2016 traffic deaths jump to highest level in nearly a decade
A jump in traffic fatalities last year pushed deaths on U.S. roads to their highest level in nearly a decade, erasing improvements made during the Great Recession and economic recovery, a leading safety organization said Wednesday.
Fatalities rose 6 percent in 2016, reaching an estimated 40,200 deaths compared to 37,757 deaths the previous year, according the National Safety Council. The group gets its data from states. The last time there were more than 40,000 fatalities in a single year was in 2007, just before the economy tanked. There were 41,000 deaths that year.
The increase came as Americans drove more last year—a 3 percent increase in total miles. The council cited continued lower gasoline prices and an improving economy as key factors.
Following an increase in fatalities in 2015, the United States has had the sharpest two-year increase in traffic deaths in 53 years, the council said.
Americans have come to accept large numbers of traffic deaths as inevitable instead of than taking actions that would prevent them, said Deborah Hersman, the council's president.
"Motor vehicle fatality numbers have been ringing the alarm for two years," she said. "Unfortunately, we have been tone-deaf to the data and the carnage on our roadways. If we fail to take action, the death toll will continue to rise."
Jonathan Adkins, executive director of the Governors Highway Safety Association, which represents state highway safety offices, said state officials continue to point to three predominant factors in traffic deaths—"belts, booze and speed."
In the last three years, 13 states have raised speed limits on at least some portion of their interstate highways.
"Additionally, driver distraction and our society's addiction to electronic devices is likely playing a role in the increase in deaths," Adkins said.
The estimated annual mileage death rate last year was 1.25 deaths per 100 million vehicle miles, an increase of 3 percent from the 2015 rate.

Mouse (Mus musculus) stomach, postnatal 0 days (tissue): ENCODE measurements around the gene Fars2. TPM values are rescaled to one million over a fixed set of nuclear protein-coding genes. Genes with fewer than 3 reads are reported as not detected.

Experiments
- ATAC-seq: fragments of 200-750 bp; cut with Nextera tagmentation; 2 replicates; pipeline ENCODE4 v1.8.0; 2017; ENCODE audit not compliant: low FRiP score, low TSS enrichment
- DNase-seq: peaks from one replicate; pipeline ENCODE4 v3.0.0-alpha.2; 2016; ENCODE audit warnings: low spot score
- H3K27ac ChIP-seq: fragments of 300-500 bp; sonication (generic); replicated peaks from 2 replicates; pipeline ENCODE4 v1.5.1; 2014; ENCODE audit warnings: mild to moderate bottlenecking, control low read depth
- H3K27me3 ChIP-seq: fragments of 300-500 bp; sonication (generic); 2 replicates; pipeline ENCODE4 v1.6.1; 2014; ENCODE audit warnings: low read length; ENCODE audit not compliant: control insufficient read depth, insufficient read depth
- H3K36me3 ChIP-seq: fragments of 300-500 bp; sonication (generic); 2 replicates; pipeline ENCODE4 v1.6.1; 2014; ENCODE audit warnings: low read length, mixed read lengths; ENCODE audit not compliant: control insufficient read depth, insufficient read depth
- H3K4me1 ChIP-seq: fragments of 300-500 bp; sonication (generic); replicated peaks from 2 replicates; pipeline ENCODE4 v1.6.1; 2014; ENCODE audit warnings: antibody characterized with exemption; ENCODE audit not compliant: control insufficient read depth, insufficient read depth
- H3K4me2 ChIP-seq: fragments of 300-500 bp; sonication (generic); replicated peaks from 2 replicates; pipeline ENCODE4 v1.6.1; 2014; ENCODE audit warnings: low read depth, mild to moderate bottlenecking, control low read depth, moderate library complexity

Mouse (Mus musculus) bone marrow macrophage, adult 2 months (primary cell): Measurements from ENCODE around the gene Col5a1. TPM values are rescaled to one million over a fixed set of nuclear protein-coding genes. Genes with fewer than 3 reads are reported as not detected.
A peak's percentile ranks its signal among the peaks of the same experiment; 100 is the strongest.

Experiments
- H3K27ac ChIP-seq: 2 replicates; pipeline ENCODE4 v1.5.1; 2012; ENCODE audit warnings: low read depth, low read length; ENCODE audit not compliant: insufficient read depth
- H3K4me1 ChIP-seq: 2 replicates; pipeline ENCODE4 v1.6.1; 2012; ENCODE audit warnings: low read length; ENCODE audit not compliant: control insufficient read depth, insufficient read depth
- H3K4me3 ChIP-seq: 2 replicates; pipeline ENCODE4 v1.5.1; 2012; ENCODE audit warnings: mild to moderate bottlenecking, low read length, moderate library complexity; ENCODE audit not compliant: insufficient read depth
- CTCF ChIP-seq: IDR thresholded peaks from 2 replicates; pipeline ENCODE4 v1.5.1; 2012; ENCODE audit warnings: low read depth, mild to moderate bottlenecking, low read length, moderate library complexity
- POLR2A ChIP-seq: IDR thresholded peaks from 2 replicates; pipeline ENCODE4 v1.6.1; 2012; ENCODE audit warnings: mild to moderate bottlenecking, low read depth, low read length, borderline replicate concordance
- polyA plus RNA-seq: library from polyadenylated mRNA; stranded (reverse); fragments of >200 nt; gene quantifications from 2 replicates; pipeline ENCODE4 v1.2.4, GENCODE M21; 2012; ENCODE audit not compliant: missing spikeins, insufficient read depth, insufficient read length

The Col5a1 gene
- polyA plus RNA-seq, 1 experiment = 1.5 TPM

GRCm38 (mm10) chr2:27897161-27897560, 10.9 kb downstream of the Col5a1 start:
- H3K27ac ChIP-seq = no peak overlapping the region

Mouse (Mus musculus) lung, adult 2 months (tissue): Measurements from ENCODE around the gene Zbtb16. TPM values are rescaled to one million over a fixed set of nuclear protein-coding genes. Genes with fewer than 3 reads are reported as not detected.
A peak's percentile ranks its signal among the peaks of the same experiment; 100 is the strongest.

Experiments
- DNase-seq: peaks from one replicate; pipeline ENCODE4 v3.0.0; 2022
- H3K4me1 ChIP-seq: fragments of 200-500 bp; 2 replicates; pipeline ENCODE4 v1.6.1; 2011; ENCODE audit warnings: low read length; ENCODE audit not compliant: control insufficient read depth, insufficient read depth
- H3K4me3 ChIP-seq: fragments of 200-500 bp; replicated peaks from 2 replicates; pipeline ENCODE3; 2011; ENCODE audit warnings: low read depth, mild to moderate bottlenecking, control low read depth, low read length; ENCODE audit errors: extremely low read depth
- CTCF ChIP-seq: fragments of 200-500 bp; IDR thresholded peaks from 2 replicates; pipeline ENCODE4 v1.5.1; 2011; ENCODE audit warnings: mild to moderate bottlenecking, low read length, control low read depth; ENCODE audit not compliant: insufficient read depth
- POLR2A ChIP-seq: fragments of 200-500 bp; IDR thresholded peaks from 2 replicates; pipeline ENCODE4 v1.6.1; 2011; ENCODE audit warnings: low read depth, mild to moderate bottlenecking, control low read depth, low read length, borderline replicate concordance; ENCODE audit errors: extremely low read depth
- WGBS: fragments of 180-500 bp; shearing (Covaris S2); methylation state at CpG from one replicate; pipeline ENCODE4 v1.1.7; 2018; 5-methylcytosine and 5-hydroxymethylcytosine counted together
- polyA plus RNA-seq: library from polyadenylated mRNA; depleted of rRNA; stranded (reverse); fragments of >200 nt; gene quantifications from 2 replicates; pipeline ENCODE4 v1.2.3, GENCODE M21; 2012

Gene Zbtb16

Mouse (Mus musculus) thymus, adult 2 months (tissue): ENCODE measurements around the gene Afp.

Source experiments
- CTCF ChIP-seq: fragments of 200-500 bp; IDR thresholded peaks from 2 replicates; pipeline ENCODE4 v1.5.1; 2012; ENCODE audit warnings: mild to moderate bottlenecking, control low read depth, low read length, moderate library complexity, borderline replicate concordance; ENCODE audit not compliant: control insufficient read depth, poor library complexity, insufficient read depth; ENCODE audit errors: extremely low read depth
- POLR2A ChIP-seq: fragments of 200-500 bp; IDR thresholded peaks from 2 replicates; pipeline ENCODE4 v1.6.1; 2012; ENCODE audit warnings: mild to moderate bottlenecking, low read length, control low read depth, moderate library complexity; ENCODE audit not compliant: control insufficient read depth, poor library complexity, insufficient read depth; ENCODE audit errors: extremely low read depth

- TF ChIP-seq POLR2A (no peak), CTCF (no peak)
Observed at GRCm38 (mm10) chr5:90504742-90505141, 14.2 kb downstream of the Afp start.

Traffic deaths began dropping in 2008 and reached their lowest point in six decades in 2011 at 32,000 deaths. They fluctuated slightly over the next two years, but started climbing in the last quarter of 2014.
As the economy recovered, people not only began driving more, but they also increased more risky types of driving "like going out on the weekends or taking long trips on unfamiliar roads," said Adrian Lund, president of the Insurance Institute for Highway Safety.
Teens, who have the highest fatal crash rates, are also back on the road after the recession when many of them couldn't afford to drive as much, he said.
The surge in fatalities comes as cars and trucks have more safety features than ever. Nearly all new cars and light trucks now have electronic stability control and rearview cameras, for example. Automakers are also beginning to equip more cars with sophisticated safety technology like adaptive cruise control, automatic emergency-braking and blind-spot monitoring that are designed to prevent crashes rather than merely make them survivable.
Other important safety advances are also on the horizon, including vehicle-to-vehicle communications that allow cars to wirelessly warn each other of their movements in time to avoid collisions and self-driving cars that hold the potential to eliminate human error, a factor in more than 90 percent of crashes.
The council's fatality estimates differ slightly from those of the National Highway Traffic Safety Administration. The government counts only deaths that occur on public roads, while the council includes fatalities that occur in parking lots, driveways and private roads.
Last month, NHTSA reported that traffic deaths surged about 8 percent in the first nine months of 2016.
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